This eBook uses popular movies to show how to bring science and religion together. It uses the gratuitous ignorance in several motion pictures to demonstrate how little the public knows or cares about science. Note that gratuitous ignorance in the movies is very different from dramatic license. In the case of dramatic license, the filmmakers use an inaccurate or impossible scene that asks the audience to suspend disbelief in order to be entertained. But gratuitous ignorance serves no dramatic purpose. It simply reflects the fact that the filmmakers don’t know any better and it doesn’t matter because neither does the public. You’ll find several examples in the book.
As a result of this disinterest in science, Christians often give literal interpretations to biblical parables. This can make it appear as if a person has to be ignorant in order to be a Christian. Consider, for example, water and wine. Each fluid is made up of different kinds of atoms and the difference between those atoms is a tremendous amount of energy. This is where the atomic energy that powers the sun and stars comes from. As a result, to turn water into wine (something many Christians take literally) is the same as exploding a large hydrogen bomb. But few Christians take the Bible literally when it says that unruly children should be stoned to death. So, the problem is scientific ignorance, not religion. Indeed, if the universe were not as random as quantum mechanics proves, then there would be no free will and no sin or redemption, hence no need for religion. Did you know it’s become downright dangerous to deny that new species of bacteria are evolving that are resistance to antibiotic drugs? This is because of natural selection as Darwin described it. Does anyone really think God wants us to go extinct because of untreatable infections? Or is that the ancient Jews couldn’t have known about germs when Genesis was written? Moreover, the scientific truth can actually bring joy and comfort to observant Christians and Jews. The big bang theory, for instance, tells us that you can use your television set to see creation’s first light even today.
For a different perspective, the author uses the rule against card counting in casinos to show scientists how random events can serve a purpose, a purpose that reflects someone’s will. Counting cards when you’re playing blackjack makes it a game of skill and the casinos need it to be a game of chance. Games of chance provide the randomness that guarantees large profits for the casinos. Randomness also guarantees sentient life in the universe provided the fundamental constants have exactly the right value, as explained in the book. This means that scientists need not be atheists. Indeed, the obedience studies of Milgram, et al show that it’s better for society to have a religion based on a loving God. These scientific studies of obedience have shown time and time again that most people will commit evil acts, such as harming or even killing innocent people, if it pleases a human authority figure. It’s better to have a belief in a higher power that forbids such behavior.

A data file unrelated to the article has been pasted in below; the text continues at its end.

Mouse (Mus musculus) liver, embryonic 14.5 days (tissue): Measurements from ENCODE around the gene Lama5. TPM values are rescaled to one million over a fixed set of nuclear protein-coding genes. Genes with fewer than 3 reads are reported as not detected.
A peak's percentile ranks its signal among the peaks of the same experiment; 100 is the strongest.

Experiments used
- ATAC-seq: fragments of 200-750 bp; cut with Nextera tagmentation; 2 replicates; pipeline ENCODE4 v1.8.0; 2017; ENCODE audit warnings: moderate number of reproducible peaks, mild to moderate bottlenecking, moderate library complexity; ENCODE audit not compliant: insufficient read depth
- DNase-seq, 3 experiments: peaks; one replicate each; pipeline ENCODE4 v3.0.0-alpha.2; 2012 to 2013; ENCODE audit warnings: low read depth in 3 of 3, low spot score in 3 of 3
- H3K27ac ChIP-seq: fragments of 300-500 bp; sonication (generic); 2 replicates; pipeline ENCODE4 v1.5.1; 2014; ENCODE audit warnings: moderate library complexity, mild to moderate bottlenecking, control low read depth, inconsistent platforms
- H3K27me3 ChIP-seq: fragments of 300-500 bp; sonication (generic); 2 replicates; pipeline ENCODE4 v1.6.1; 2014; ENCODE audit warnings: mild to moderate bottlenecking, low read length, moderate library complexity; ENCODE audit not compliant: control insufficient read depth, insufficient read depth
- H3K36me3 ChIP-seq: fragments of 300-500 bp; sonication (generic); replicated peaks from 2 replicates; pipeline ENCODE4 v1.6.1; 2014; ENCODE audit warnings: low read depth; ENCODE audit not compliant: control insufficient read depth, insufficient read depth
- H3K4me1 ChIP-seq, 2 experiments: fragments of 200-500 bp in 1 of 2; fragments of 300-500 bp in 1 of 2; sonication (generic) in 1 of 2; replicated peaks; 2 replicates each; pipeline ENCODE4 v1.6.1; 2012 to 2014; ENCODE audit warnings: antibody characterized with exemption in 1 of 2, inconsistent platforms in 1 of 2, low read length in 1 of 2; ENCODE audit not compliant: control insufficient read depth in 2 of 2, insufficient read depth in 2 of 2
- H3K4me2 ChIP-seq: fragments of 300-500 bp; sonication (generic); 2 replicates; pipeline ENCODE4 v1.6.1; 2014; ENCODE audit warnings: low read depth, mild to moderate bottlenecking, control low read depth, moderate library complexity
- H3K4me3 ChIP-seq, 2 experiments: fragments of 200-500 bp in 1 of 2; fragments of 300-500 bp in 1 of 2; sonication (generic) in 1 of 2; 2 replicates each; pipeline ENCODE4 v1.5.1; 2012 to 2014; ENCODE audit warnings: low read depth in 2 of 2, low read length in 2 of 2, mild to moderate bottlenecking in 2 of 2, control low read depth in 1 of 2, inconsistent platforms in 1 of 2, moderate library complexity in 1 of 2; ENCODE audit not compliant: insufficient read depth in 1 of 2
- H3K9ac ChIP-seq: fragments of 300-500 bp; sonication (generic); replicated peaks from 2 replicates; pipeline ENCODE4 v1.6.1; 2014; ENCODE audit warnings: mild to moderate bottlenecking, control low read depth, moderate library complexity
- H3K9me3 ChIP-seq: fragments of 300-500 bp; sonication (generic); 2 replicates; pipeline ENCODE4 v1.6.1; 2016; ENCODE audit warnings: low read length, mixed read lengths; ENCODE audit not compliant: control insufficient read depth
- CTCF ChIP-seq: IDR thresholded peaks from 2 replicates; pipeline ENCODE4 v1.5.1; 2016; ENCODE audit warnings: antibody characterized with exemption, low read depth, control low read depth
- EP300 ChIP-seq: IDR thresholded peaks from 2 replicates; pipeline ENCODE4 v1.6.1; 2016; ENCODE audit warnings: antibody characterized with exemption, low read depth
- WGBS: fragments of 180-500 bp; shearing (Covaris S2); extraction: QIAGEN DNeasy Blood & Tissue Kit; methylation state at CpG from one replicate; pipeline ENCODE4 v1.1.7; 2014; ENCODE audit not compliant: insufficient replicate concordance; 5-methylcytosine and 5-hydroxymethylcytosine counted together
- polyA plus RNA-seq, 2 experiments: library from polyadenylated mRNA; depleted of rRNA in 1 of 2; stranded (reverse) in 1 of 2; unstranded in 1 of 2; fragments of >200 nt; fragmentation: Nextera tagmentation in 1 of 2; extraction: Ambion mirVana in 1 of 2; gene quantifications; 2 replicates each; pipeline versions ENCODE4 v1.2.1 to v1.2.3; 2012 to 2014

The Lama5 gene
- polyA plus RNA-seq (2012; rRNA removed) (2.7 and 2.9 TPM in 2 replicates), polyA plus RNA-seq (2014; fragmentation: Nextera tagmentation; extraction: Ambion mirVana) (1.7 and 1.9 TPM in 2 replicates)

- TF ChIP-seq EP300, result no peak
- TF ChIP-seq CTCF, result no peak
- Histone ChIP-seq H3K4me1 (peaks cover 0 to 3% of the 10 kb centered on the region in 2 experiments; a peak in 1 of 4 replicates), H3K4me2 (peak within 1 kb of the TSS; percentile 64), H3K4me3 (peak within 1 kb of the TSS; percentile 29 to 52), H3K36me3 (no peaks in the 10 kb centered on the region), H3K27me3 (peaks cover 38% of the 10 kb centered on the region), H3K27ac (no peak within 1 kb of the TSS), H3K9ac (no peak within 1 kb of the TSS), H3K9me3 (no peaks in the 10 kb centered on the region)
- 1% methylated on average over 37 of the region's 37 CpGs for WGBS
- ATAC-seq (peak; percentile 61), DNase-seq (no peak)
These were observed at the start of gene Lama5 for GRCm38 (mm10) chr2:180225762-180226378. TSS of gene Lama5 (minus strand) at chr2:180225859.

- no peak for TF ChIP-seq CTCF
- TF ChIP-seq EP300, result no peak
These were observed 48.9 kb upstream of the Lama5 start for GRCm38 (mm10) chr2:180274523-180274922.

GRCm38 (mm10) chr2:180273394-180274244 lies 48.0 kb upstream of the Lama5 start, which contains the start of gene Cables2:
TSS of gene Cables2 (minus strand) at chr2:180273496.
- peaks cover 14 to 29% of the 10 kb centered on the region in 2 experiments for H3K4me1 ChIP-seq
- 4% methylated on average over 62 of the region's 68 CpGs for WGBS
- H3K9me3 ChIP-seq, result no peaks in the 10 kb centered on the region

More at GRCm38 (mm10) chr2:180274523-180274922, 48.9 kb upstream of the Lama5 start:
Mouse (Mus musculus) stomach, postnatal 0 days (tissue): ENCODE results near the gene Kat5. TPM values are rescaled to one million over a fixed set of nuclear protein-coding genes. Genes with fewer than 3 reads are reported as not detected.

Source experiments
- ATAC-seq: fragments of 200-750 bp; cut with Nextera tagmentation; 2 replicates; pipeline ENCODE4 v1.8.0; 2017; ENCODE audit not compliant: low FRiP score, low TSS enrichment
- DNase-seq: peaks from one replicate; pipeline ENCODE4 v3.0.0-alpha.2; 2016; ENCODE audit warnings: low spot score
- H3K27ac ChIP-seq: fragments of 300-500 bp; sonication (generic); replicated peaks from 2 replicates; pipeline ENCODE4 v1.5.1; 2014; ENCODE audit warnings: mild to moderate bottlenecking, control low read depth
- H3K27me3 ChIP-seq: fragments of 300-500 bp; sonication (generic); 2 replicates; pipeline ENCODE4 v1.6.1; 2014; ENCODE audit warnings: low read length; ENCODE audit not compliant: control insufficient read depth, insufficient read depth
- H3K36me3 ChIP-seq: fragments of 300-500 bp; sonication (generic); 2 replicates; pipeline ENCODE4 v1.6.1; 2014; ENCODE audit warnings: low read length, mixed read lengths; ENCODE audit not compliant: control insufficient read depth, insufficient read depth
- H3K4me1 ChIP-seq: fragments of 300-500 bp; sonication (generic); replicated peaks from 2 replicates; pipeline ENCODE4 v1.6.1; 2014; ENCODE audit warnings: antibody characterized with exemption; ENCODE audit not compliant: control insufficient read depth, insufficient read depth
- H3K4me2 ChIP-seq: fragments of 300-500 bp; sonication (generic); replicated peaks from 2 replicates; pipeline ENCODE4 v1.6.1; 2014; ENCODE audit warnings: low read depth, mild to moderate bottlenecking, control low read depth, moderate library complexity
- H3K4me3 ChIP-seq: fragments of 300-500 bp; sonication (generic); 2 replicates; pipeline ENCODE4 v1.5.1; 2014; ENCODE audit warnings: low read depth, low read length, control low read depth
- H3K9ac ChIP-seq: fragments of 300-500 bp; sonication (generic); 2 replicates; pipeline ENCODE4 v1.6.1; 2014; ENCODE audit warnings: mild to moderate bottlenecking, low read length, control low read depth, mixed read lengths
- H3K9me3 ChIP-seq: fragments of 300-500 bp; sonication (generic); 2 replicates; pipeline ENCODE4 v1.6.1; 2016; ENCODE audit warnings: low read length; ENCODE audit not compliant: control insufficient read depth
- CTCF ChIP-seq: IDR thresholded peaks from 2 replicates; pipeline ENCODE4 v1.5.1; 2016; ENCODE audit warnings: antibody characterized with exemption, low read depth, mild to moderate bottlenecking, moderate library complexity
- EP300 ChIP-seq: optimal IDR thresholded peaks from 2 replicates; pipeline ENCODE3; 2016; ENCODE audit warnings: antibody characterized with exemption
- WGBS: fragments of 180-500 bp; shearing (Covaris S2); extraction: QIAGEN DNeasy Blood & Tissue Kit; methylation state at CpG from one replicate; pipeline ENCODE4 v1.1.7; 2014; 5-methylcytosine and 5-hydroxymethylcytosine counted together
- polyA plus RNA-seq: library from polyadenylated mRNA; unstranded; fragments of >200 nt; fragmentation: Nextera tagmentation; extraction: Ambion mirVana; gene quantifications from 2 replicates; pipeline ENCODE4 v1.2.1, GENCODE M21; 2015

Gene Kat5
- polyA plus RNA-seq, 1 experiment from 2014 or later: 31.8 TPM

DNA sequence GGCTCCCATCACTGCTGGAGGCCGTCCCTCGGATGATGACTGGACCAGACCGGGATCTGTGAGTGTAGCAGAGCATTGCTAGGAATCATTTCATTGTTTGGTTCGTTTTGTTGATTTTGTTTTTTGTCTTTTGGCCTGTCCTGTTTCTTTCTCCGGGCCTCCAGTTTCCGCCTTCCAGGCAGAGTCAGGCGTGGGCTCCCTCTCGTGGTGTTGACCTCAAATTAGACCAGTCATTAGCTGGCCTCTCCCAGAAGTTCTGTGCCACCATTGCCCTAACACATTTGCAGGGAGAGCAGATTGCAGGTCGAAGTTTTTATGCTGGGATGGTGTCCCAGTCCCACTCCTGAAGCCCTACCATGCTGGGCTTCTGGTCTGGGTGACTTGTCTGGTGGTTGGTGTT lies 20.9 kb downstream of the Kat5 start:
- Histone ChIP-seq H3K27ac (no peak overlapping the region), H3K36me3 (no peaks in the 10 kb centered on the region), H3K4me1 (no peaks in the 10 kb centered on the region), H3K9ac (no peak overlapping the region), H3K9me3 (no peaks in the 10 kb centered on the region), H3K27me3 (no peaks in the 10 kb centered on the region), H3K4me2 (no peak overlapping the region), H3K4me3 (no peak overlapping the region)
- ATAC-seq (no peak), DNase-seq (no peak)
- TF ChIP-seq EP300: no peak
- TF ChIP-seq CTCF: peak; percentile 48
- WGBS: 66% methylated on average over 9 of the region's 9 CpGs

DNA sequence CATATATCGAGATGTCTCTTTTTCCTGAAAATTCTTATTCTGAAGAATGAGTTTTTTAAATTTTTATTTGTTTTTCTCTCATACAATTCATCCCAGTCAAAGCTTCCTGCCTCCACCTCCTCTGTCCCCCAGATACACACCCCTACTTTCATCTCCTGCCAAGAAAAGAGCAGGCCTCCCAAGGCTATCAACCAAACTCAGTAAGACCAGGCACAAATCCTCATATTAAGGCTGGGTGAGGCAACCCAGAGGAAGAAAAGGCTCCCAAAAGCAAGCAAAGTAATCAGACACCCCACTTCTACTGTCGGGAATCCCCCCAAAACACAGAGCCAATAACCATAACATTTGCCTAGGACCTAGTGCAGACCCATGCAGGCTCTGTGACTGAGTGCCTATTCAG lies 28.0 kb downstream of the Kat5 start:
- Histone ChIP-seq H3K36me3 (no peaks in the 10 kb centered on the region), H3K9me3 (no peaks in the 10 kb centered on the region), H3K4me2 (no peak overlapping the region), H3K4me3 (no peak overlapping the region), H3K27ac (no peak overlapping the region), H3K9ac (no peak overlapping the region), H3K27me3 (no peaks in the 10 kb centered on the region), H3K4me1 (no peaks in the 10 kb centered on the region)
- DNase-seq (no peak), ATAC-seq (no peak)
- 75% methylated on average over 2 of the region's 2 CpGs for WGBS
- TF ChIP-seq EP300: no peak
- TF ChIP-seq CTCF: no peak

If you’ve ever pondered the big questions, such as, “Where did we come from?” and “What does it all mean?” you’ll enjoy reading this book. Likewise, if you’re religious or just interested in science, this book is for you.
Targeted Age Group:: 18-80
What Inspired You to Write Your Book?
It was a convergent of events that include a poll published by the AP this Spring, the recent activities and propaganda of Islamic terrorists, and the current domestic debate over religious liberty. This led me to the realization that I could use the gratuitous scientific ignorance in movies (as opposed to dramatic license) to explain why some parts of the Bible are understood and some parts aren’t, the latter creating ideas that can be both dangerous and sacrilegious.